Furthermore, the readers personally learn about Gregor’s thoughts. Although Gregor is a bug for the story’s entirety, the readers still discover insight about his thought processes and emotions. With this, the readers see how he feels about his family, his job, and even himself.

Thus, Gregor is a pivotal character in The Metamorphosis. Although there are other characters in this story as well, the story focuses on his life, thoughts, and transformation. His feelings and changes make his character fascinating and even personable, despite his outward appearance.

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What does Gregor's transformation symbolize in The Metamorphosis?

Gregor Samsa wakes up one morning to gradually realize he has turned into a giant insect. He has six little legs that wave around in the air and an armored back. Since he is lying on his back, if he lifts his head he can see his brown, domed belly, split into six sections. Although he tries many times, he can't manage to roll over on his side.

Gregor's transformation is a symbol of how he has been dehumanized by his job and family. He is treated more like an insect than a human being, so he becomes an insect. His new outward form represents how he feels on the inside.

Gregor hates his job: like an ant, he endlessly toils at stressful, unsatisfying labor. He is a traveling salesman, a lifestyle that undermines his health because he never gets enough sleep. He also eats poorly on the road. He feels alienated from society because he is always meeting different people rather than establishing meaningful relationships.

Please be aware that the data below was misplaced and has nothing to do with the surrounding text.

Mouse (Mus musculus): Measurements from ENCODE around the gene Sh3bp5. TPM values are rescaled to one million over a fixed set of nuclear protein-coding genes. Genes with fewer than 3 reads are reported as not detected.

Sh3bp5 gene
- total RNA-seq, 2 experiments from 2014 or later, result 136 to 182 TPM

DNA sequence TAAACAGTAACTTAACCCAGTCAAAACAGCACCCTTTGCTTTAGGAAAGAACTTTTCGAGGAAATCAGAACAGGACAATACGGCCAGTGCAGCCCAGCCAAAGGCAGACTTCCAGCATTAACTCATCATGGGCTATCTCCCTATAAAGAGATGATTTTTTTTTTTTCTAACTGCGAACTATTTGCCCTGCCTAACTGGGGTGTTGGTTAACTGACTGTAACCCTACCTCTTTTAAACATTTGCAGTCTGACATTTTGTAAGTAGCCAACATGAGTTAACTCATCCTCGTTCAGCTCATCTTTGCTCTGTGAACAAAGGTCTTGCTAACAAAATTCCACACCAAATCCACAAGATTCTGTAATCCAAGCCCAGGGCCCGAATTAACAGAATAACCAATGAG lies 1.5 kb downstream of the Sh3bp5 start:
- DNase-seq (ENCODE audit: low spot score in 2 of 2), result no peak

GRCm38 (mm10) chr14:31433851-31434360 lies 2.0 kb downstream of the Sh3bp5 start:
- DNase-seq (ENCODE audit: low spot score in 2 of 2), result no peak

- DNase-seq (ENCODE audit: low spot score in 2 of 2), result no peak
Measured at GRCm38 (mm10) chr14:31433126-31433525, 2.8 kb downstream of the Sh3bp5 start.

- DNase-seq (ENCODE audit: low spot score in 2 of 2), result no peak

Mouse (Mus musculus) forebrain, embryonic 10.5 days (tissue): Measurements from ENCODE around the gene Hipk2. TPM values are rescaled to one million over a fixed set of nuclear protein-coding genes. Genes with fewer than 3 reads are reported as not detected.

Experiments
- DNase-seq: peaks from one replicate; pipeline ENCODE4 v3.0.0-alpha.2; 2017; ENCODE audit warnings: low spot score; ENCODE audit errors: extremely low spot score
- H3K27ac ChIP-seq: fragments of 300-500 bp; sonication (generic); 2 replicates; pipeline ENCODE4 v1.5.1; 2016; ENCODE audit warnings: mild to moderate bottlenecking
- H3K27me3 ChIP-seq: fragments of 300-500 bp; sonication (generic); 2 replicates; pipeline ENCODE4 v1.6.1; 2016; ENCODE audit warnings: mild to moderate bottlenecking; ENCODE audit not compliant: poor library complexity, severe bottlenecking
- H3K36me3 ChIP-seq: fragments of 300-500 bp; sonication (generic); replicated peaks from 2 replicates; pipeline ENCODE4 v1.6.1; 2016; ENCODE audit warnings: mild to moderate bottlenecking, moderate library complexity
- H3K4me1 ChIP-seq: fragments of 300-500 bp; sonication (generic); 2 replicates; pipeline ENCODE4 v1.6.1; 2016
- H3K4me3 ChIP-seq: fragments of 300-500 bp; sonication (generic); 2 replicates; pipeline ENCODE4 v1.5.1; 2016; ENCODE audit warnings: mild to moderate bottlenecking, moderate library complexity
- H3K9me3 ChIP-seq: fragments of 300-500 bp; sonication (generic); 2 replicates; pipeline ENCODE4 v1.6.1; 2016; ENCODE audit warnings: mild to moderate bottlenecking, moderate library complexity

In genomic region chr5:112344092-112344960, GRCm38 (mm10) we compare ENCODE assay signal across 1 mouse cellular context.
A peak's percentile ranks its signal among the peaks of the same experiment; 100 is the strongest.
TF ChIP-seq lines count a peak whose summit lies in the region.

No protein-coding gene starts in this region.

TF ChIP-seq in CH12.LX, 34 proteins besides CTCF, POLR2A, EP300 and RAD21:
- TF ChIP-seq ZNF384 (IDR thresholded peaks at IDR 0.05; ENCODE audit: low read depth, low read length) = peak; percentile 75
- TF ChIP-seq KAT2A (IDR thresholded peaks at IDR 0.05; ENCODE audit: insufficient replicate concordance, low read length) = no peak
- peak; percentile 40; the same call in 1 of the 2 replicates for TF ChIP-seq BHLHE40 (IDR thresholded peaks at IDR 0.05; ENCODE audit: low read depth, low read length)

His family uses Gregor as a breadwinner. He is paying off his parents' debts and supporting his sister. They do not love or value him for himself but for the money that he brings in, and they quickly turn on him once he can no longer go to work.

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What does the actual metamorphosis of Gregor symbolize?

Kafka’s seminal work starts with the sudden transformation of Gregor Samsa from a young man to a beetle-like creature.  The transformation takes place in his sleep, in the opening paragraph of the story.  This is Kafka’s device for examining the central premise of existentialism – Are we a product, an invention, a creation according to some plan; is there an essence to which we all conform, as though by blueprint?  Or are we designing and forming ourselves by our choices as human beings (existence precedes essence)?  Kafka examines this second premise by stripping all “human” characteristics from his protagonist, especially his physical “shell.”  (A beetle is a good substitute, because it has an exoskeleton, and a recognizable behavior.)  As the story progresses and as Gregor acts (especially with his sister), we as readers are able to question his actions and reactions, and compare them to “human” expectations .  This device allows the premise “that humans define themselves by their actions” to play out.